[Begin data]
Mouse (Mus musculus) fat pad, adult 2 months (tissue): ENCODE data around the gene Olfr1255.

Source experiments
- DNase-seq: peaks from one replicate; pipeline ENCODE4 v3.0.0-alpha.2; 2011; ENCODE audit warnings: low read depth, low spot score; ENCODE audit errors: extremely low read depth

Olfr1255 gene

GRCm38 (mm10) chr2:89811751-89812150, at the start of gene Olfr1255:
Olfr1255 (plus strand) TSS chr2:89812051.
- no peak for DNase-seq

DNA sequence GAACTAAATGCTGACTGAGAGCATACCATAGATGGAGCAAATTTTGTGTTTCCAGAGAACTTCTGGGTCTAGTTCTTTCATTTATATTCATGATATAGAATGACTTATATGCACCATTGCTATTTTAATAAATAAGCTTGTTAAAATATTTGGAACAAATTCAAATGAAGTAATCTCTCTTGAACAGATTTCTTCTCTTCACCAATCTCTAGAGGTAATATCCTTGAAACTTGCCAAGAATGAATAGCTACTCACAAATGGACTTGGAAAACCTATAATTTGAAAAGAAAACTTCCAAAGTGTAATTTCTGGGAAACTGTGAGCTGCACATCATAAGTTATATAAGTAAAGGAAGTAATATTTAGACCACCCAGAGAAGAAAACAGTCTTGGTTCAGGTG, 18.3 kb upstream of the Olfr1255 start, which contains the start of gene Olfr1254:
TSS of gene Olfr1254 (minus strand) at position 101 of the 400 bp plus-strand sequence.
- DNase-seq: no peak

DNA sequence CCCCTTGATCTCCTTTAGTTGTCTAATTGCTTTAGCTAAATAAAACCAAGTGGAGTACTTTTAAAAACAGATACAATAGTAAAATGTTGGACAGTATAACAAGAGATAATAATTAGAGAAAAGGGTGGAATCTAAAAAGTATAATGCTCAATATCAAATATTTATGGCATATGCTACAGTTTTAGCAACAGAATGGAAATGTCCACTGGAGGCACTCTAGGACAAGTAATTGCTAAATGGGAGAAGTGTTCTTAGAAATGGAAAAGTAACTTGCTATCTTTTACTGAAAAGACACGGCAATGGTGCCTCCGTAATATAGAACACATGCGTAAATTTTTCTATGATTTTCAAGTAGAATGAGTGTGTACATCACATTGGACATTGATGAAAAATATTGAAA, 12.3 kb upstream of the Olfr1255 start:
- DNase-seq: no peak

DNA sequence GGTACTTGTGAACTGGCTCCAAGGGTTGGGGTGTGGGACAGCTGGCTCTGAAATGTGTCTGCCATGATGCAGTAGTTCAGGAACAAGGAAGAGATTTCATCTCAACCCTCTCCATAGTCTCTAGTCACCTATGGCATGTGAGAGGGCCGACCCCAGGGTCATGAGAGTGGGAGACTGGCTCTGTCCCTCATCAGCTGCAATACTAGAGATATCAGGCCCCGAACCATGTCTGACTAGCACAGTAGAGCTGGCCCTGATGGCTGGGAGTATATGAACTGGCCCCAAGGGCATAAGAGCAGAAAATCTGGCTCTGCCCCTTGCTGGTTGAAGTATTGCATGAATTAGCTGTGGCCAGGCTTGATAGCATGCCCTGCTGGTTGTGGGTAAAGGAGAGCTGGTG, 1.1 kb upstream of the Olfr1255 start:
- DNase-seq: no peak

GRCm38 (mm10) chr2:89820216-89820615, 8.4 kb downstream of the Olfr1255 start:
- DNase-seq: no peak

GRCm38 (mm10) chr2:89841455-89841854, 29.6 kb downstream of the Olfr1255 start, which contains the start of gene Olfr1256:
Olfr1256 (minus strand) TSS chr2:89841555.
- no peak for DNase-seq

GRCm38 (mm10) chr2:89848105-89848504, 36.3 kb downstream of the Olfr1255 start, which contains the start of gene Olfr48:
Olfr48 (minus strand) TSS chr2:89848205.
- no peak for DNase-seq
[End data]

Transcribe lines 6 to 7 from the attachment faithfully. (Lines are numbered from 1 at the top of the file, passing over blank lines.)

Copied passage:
Olfr1255 (plus strand) TSS chr2:89812051.
- no peak for DNase-seq